Conversations with New Shooters:Lucretia Free
She says she wears a “publisher’s hat.” Meet Lucretia Free, founder and publisher of The American Woman Shooter.
Free isn’t new to the publishing business, having already launched the successful community newspaper in southeast Tucson, The Vail Voice, and its sister paper in northeast Tucson, The Tanque Verde Voice. She is, however, new to the shooting sports.
“Early last year, a friend invited me to the range. I was expecting it to be a very long morning. Instead, I was very surprised to find that I enjoyed shooting,” recalled Free.
She enjoyed the competitiveness of hitting the target, the empowerment of managing a firearm responsibly and the camaraderie with fellow shooters at the line that day.
“I was concerned the range would be unsafe, but, as anyone who has gone shooting at a range knows, there is an extreme focus on safety. I observed women shooting with friends, their husbands and children. This was not what I expected to see,” added Free.
The reporter in her yearned to find out why women came to gun ranges.
“As I spoke with other women that day, I became intrigued with their stories. I researched women and guns in Arizona and came across Carol Ruh, an instructor in northern Arizona,” said Free.
Ruh invited Free to attend a women’s shooting retreat.
“There I saw women of all ages learning about gun safety and instruction. I met a group of ladies who go to the range every Saturday and then take in dinner and a play. Then there was the 70-something woman who was caring for her mother in a rural area and wanted to make sure she could keep them both safe,” she said.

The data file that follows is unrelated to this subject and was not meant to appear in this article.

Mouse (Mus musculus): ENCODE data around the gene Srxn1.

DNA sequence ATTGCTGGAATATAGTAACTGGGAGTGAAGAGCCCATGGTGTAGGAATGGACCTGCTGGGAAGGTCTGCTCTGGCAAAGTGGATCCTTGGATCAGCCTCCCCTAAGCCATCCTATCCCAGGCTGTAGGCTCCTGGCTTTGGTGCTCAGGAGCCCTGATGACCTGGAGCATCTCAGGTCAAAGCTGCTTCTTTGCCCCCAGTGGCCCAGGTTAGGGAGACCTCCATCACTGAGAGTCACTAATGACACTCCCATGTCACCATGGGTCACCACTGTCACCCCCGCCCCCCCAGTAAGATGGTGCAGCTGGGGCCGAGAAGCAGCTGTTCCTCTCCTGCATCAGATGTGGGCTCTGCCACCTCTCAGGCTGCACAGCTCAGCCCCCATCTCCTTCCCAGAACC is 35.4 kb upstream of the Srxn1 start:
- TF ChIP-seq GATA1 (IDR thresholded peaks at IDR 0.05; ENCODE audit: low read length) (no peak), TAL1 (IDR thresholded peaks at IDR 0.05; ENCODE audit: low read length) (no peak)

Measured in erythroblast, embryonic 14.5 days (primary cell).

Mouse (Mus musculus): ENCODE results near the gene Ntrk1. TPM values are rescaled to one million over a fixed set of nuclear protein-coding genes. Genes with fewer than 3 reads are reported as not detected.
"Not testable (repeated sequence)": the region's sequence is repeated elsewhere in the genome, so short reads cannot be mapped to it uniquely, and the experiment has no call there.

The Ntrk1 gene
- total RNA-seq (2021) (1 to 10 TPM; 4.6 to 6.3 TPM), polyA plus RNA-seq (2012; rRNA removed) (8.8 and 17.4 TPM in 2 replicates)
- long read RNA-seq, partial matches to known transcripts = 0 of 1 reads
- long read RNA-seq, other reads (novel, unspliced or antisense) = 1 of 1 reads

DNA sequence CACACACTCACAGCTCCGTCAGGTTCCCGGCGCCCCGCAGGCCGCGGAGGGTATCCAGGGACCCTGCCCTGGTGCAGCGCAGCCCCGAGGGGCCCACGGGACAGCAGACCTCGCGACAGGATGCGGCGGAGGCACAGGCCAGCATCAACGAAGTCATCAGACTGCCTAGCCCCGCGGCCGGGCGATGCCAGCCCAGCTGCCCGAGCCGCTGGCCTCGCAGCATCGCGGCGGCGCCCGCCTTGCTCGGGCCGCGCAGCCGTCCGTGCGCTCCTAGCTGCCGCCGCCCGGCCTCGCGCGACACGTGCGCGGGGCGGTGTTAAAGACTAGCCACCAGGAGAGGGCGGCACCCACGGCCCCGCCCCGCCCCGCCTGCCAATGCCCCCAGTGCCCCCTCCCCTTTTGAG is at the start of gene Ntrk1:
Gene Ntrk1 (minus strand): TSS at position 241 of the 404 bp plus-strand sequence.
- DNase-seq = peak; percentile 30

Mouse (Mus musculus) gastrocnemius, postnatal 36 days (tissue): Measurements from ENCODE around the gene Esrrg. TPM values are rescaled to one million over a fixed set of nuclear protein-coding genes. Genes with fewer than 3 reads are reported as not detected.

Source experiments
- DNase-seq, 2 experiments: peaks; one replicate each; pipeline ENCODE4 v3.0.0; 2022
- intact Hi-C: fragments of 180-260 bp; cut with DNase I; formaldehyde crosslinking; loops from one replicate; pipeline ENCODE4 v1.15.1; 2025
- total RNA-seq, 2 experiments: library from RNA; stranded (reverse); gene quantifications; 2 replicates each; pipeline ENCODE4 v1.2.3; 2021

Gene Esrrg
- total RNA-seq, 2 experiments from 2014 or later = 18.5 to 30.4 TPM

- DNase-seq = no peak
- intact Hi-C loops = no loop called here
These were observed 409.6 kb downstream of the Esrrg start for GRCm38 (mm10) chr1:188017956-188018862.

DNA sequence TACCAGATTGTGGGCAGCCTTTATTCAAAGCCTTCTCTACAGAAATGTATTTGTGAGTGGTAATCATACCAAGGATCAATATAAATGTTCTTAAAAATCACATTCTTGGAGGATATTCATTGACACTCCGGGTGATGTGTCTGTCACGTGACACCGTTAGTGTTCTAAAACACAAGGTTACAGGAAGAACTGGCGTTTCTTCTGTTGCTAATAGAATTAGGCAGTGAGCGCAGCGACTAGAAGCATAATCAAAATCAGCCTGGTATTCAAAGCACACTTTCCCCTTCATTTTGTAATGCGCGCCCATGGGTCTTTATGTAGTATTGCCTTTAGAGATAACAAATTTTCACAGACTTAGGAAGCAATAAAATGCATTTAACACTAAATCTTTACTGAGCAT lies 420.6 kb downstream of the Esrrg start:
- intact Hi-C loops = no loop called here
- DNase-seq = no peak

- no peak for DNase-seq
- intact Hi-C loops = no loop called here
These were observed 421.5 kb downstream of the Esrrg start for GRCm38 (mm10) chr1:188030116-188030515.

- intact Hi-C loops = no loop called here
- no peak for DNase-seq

That retreat hatched the idea of publishing a women’s gun magazine.
“I’m certainly not the first nor only woman to do it, but I wanted to demonstrate the insight and knowledge of the everyday woman shooter I saw and met at the range,” said Free.
Although Free was 53 when she first fired a bullet downrange, this lady now is on fire with her enthusiasm for the shooting sports.
“There is such energy out there to do something new. I tell them, ‘If I can start this at my age, you certainly can,’ and then I refer them to a women’s club in their area. My magazine is the ultimate way to reach the most women and let them know there are many of us out there who shoot,” explained Free.
Obviously, the introduction to firearms led Free to create The American Woman Shooter, a publication that continues to change her life. Next up on her planning list: 3-Gun matches.
“Knowledge is power, so the more I learned about how to handle the basics, the more comfortable I began to feel. I never actually felt relaxed, but I wasn’t as tense as time went on. Afterward I was jazzed and wanted to do it again—and soon!”
She shoots on weekends whenever she’s not working on the magazine.
“I cannot tell you how open and embracing this industry has been to me. I knew no one, yet was welcomed by men and women across the board,” said Free.
As a go-getter, a bit of a fashionista and the mom of a professional model, Free has decided to launch another endeavor that revolves around firearms.
“I have started another business called Gun Powder and Diva Power. We put on shows featuring firearms fashions all across the country. We have a show in Tucson, in November, and plan to roll out in Phoenix, southern California, Jackson Hole, Wyoming and Atlanta area next year. It’s a Victoria’s Secret-style presentation with exciting music and professional models.”
Free declared that the magazine and fashion shows don’t really seem like work.
“Who says you can’t get started with something new later in life?”
Visit The American Woman Shooter.